Find at least one example of a Machinima film and show this in class. You should find a video which will not only show your understanding of the medium, but also will demonstrate some similiar themes you would like to explore in your own project. Please review the examples shown on the resources page, as these will NOT be accepted as work you can show for Part 1.

Part 2:

Formally present on the game environment you will be using and read to us the story you will be using for Project 1.

Technical Requirements:

Students will have 10 minutes to demonstrate their concept for Project 1. Each student must have the following for their proposals.

Part 3:

Direct, capture and edit a short film. This film must be at least 3 minutes in length and follow the principles of strong narrative outlined the Mr. Plinkett's video review.


Second Life Virtual Memory

Objective:
Create a sculptural piece in Second Life which explores and expresses the details and feelings from your earliest childhood memory. This project should utilize and present this work in a way which is site specific to the virtual environment it exists in.

Methodology

As discussed in class, the earliest virtual environment made by made are dreams and memories. The virtual construct is and environment used to contain and explore fantasy and the experience of 'the other'. These are the models on which we, as a civilization, have developed externalized and persistent virtual experiences.

The video game environment is unique in a few ways. We have talked about how the digital platform is database driven in nature. We have discussed the fluid nature of the 3D virtual world.

For this project, you are to select a vivid early memory. You will then interpret this memory by constructing an environment in the Second Life engine. This installation should be about the emotions and details you can remember -- which are most likely artificial constructs -- as well as expressing this construct in a way which emphasizes the digital nature of the medium (i.e. Second Life).

Do not simply build a recreation. This project isn't about re-enactment, but to show your understanding of what is unique about this platform.

Technical Requirements

Project 2: MMO installation/performance

Objective
Students will select an MMO of their choice and create a performative/interactive public work inside that MMO. You must consider how your work resolves the game design of the MMO -- untilize the emergent areas of the game to create something which adds to the history of performance work.

Methodology

Games, according to Jesper Juul c. 2005, can be defined by six simple components:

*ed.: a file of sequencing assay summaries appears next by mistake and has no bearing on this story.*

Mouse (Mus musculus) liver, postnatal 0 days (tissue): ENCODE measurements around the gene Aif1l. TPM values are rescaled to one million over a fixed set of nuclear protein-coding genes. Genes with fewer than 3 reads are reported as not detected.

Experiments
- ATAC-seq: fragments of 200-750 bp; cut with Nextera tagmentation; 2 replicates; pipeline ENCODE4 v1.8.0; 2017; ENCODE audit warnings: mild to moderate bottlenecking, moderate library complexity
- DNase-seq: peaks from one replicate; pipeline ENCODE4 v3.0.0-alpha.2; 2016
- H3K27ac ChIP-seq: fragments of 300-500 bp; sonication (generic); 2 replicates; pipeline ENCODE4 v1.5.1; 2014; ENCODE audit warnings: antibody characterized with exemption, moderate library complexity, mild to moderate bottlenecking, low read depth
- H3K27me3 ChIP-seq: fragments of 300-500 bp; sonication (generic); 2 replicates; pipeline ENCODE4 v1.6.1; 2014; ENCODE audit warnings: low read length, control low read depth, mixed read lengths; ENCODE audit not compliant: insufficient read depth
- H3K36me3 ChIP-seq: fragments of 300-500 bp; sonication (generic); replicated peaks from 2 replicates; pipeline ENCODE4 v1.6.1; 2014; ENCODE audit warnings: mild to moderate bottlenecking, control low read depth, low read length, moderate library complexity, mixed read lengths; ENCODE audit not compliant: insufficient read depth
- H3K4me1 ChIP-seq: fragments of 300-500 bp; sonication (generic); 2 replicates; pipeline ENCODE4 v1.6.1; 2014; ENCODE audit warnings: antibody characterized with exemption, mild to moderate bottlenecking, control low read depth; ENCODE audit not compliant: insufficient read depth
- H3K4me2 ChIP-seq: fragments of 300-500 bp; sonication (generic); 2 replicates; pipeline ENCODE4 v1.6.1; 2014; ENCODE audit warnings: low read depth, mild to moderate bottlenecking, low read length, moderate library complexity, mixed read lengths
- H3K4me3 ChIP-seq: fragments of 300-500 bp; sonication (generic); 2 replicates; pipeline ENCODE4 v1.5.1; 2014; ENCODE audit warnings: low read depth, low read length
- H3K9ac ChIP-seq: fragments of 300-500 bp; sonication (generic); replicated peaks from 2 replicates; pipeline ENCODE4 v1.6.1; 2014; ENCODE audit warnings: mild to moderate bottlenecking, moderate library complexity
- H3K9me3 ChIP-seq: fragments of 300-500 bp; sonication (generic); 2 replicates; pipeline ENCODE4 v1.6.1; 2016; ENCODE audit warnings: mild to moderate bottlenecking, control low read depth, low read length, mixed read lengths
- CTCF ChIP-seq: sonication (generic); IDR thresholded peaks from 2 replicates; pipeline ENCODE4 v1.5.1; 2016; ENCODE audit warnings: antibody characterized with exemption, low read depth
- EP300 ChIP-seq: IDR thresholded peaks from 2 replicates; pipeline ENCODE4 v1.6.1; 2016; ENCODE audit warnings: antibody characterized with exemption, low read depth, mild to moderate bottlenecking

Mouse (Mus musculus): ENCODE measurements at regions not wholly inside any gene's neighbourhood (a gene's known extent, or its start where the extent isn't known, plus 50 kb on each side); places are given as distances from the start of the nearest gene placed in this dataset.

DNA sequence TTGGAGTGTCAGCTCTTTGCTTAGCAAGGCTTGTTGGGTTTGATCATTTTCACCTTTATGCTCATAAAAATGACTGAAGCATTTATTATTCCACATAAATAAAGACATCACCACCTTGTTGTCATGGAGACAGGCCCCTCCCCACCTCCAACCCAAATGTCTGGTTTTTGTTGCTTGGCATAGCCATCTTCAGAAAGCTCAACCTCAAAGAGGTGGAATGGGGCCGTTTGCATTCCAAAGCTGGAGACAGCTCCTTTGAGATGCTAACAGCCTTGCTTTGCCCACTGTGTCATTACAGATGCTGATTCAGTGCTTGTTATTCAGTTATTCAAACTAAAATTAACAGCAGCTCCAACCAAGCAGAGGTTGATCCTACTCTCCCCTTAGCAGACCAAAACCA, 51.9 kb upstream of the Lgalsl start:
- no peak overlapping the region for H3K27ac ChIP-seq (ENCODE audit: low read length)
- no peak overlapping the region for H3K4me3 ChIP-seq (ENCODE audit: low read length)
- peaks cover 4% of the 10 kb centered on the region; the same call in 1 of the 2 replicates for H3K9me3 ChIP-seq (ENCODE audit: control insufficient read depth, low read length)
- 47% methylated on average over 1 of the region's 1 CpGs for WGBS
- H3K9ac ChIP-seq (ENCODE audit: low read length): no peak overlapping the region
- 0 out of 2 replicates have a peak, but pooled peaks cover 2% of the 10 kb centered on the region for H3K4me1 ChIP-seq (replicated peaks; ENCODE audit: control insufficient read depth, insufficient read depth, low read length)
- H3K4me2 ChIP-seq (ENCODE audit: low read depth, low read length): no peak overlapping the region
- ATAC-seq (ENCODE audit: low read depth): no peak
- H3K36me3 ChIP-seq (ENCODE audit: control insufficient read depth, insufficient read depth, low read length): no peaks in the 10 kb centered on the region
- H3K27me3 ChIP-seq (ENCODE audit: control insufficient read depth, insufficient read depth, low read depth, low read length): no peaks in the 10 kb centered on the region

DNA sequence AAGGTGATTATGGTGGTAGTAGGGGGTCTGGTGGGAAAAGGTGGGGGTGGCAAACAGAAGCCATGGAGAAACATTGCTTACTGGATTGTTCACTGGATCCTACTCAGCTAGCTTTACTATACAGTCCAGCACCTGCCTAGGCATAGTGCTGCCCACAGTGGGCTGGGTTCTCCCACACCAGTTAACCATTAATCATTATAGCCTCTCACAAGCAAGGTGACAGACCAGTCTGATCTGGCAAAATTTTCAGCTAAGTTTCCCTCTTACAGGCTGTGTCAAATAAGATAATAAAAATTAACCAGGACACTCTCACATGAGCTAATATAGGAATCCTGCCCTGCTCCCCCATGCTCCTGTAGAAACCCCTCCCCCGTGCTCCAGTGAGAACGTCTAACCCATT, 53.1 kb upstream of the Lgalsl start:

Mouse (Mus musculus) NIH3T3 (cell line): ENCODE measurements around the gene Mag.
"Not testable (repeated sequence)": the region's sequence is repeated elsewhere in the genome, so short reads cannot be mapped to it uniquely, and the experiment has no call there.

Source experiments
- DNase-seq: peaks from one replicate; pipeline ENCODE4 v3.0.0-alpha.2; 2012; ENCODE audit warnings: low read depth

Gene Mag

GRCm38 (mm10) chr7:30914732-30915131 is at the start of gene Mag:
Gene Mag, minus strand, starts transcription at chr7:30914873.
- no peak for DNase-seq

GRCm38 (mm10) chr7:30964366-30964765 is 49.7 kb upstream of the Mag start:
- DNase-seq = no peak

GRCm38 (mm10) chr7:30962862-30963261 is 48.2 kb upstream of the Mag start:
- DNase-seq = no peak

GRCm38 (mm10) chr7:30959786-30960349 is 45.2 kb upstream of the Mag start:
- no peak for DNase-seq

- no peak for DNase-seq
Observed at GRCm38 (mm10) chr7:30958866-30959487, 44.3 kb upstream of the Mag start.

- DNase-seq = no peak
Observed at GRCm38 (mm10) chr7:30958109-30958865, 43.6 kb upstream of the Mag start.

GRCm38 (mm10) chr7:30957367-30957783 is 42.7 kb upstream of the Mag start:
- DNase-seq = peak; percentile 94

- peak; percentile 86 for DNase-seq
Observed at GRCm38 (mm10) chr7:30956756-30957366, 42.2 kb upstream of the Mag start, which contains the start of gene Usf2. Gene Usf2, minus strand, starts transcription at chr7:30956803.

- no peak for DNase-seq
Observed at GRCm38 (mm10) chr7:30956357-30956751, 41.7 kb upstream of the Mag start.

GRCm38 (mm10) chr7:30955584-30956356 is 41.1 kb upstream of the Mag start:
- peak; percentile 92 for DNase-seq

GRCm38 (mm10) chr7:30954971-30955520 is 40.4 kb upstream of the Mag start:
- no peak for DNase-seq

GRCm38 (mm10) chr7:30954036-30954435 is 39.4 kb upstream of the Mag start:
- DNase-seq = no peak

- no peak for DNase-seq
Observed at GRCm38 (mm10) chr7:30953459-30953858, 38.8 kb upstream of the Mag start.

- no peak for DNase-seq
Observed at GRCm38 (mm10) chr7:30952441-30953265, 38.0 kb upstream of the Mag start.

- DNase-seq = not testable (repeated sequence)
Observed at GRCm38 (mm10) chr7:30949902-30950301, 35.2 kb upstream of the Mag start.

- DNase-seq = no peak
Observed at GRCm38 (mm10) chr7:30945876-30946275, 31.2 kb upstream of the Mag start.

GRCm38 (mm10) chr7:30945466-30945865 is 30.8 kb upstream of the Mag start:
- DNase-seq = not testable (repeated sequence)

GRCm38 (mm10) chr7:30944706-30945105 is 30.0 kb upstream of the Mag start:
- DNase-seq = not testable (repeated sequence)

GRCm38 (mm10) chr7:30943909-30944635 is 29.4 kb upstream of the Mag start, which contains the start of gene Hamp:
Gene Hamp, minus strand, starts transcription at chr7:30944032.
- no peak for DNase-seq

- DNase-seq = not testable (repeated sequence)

1. Games have fixed rules
  2. Games have variable outcomes
  3. Games have valorization of those outcomes
  4. Games have player effort
  5. Players have attachment to the outcome
  6. Consequences of the game are negotiable

This definition of the system permits for a wide range of actions to happen inside the game environment. Many artists, since the advent of games, have been playing inside this system. For this project, you are asked to consider the public and social impact of the game system and create art inside that system which interacts with the general public.

As studied in the readings and class discussion, artists have been doing site specific art and performative works as interactive work for some time. In small groups, you will generate a body of work dealing with these issues.


Technical Requirements

Project 3: Sleep is Death narrative/non-linear

Objective:
You are to generate enough assets and a complex plot structure to play through a 30 scene progression in Sleep is Death. You will be graded on the fluidity of your gameplay as well as the craft and inventiveness in using the platform to create a narrative.

Methodology:

Begin by writing down a loose story idea for what you want to create. This story should include particular plot elements and detailed description of props needed. The dialog also should be written, but only as a responsive and rough material to use when playing against me.

In class, we will learn how to build in the game. We will practice basic small narrative progressions to help prepare for the final exam. Most of your time will be spent designing and refining your objects and scenes in the game.

Technical Requirements:

The final for this class consists of the following: